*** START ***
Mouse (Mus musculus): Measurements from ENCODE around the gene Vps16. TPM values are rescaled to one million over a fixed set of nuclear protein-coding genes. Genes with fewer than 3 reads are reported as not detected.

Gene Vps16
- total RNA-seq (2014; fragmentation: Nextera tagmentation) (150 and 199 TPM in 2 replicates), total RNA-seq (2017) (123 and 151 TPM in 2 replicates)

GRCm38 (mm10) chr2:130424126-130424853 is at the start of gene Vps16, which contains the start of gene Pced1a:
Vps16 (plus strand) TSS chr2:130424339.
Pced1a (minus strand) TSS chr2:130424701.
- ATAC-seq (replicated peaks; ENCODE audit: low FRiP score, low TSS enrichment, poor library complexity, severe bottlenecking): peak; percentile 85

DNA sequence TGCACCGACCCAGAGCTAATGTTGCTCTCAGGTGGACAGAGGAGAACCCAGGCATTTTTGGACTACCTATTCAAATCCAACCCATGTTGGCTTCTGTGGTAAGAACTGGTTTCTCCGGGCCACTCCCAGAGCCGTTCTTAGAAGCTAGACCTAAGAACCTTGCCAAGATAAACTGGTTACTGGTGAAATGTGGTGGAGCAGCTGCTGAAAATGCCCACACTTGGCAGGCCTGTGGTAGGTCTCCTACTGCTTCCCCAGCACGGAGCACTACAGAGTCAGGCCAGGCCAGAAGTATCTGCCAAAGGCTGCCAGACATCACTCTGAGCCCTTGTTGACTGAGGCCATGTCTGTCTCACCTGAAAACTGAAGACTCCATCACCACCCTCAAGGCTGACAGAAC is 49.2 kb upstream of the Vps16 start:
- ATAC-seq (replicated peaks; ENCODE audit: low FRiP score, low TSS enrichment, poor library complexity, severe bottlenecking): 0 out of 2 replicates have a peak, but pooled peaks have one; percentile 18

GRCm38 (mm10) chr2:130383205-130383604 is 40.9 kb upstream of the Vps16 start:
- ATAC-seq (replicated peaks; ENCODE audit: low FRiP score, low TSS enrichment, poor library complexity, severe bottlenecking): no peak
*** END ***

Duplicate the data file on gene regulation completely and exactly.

Mouse (Mus musculus): Measurements from ENCODE around the gene Vps16. TPM values are rescaled to one million over a fixed set of nuclear protein-coding genes. Genes with fewer than 3 reads are reported as not detected.

Gene Vps16
- total RNA-seq (2014; fragmentation: Nextera tagmentation) (150 and 199 TPM in 2 replicates), total RNA-seq (2017) (123 and 151 TPM in 2 replicates)

GRCm38 (mm10) chr2:130424126-130424853 is at the start of gene Vps16, which contains the start of gene Pced1a:
Vps16 (plus strand) TSS chr2:130424339.
Pced1a (minus strand) TSS chr2:130424701.
- ATAC-seq (replicated peaks; ENCODE audit: low FRiP score, low TSS enrichment, poor library complexity, severe bottlenecking): peak; percentile 85

DNA sequence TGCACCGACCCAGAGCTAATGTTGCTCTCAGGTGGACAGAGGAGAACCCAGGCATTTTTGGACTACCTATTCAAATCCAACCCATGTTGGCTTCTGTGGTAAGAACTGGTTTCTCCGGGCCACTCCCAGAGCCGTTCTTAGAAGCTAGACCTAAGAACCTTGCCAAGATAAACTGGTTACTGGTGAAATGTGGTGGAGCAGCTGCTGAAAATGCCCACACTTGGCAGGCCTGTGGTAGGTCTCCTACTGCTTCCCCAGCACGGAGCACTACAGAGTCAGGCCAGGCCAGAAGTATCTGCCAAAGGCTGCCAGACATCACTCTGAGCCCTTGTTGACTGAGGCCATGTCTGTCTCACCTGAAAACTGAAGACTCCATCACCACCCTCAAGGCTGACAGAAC is 49.2 kb upstream of the Vps16 start:
- ATAC-seq (replicated peaks; ENCODE audit: low FRiP score, low TSS enrichment, poor library complexity, severe bottlenecking): 0 out of 2 replicates have a peak, but pooled peaks have one; percentile 18

GRCm38 (mm10) chr2:130383205-130383604 is 40.9 kb upstream of the Vps16 start:
- ATAC-seq (replicated peaks; ENCODE audit: low FRiP score, low TSS enrichment, poor library complexity, severe bottlenecking): no peak